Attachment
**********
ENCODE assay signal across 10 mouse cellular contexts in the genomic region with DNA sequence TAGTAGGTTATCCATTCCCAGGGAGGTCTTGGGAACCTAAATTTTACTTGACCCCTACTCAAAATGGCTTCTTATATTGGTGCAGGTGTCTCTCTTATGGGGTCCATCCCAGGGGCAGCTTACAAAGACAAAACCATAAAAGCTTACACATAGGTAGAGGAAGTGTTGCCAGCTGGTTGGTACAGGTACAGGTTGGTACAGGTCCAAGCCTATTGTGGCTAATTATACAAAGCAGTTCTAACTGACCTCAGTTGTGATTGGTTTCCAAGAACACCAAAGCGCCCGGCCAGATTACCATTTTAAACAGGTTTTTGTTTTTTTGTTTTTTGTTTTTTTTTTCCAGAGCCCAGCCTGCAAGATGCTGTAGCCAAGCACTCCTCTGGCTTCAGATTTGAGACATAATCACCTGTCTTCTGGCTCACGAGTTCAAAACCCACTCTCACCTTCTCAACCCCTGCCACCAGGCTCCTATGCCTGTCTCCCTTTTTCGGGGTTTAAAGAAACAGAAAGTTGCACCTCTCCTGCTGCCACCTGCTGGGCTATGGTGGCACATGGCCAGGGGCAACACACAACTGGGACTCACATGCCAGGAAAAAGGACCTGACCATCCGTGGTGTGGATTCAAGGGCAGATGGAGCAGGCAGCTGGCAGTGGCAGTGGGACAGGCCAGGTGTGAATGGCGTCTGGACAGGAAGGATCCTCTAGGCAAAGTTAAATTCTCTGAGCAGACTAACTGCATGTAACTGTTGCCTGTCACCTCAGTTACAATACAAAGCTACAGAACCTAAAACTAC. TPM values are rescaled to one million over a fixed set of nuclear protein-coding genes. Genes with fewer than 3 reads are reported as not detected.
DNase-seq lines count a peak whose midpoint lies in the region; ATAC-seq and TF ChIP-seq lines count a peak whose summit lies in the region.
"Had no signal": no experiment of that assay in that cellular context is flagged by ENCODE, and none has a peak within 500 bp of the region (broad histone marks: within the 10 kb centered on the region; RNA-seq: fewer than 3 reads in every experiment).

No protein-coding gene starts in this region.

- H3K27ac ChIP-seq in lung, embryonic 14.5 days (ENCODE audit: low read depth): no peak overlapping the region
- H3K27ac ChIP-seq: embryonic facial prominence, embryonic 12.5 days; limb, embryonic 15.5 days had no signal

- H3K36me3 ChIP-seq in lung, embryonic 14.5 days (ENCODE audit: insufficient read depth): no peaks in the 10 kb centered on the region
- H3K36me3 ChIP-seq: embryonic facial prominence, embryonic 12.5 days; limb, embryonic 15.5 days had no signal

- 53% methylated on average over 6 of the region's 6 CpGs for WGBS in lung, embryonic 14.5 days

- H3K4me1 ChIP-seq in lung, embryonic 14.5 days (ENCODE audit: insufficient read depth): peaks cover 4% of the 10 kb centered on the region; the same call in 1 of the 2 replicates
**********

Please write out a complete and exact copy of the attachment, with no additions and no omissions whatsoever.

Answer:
ENCODE assay signal across 10 mouse cellular contexts in the genomic region with DNA sequence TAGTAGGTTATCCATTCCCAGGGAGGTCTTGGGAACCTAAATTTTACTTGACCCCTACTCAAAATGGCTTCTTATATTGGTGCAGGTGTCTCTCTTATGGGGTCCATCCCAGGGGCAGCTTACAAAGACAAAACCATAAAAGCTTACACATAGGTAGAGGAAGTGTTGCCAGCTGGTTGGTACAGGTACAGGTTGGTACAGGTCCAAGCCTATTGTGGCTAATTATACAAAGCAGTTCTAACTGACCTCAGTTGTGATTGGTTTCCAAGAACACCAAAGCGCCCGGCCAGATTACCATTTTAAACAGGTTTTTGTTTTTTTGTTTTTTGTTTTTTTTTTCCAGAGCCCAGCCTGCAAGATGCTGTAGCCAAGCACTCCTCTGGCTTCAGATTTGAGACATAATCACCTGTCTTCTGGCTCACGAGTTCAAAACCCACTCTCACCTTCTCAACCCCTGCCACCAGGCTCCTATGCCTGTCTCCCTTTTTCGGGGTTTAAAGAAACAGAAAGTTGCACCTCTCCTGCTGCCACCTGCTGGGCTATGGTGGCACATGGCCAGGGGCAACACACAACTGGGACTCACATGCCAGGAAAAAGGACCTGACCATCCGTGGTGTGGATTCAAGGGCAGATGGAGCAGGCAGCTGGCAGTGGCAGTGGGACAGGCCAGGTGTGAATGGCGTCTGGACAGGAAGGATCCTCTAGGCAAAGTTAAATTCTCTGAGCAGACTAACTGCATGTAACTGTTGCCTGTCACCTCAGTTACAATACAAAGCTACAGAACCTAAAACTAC. TPM values are rescaled to one million over a fixed set of nuclear protein-coding genes. Genes with fewer than 3 reads are reported as not detected.
DNase-seq lines count a peak whose midpoint lies in the region; ATAC-seq and TF ChIP-seq lines count a peak whose summit lies in the region.
"Had no signal": no experiment of that assay in that cellular context is flagged by ENCODE, and none has a peak within 500 bp of the region (broad histone marks: within the 10 kb centered on the region; RNA-seq: fewer than 3 reads in every experiment).

No protein-coding gene starts in this region.

- H3K27ac ChIP-seq in lung, embryonic 14.5 days (ENCODE audit: low read depth): no peak overlapping the region
- H3K27ac ChIP-seq: embryonic facial prominence, embryonic 12.5 days; limb, embryonic 15.5 days had no signal

- H3K36me3 ChIP-seq in lung, embryonic 14.5 days (ENCODE audit: insufficient read depth): no peaks in the 10 kb centered on the region
- H3K36me3 ChIP-seq: embryonic facial prominence, embryonic 12.5 days; limb, embryonic 15.5 days had no signal

- 53% methylated on average over 6 of the region's 6 CpGs for WGBS in lung, embryonic 14.5 days

- H3K4me1 ChIP-seq in lung, embryonic 14.5 days (ENCODE audit: insufficient read depth): peaks cover 4% of the 10 kb centered on the region; the same call in 1 of the 2 replicates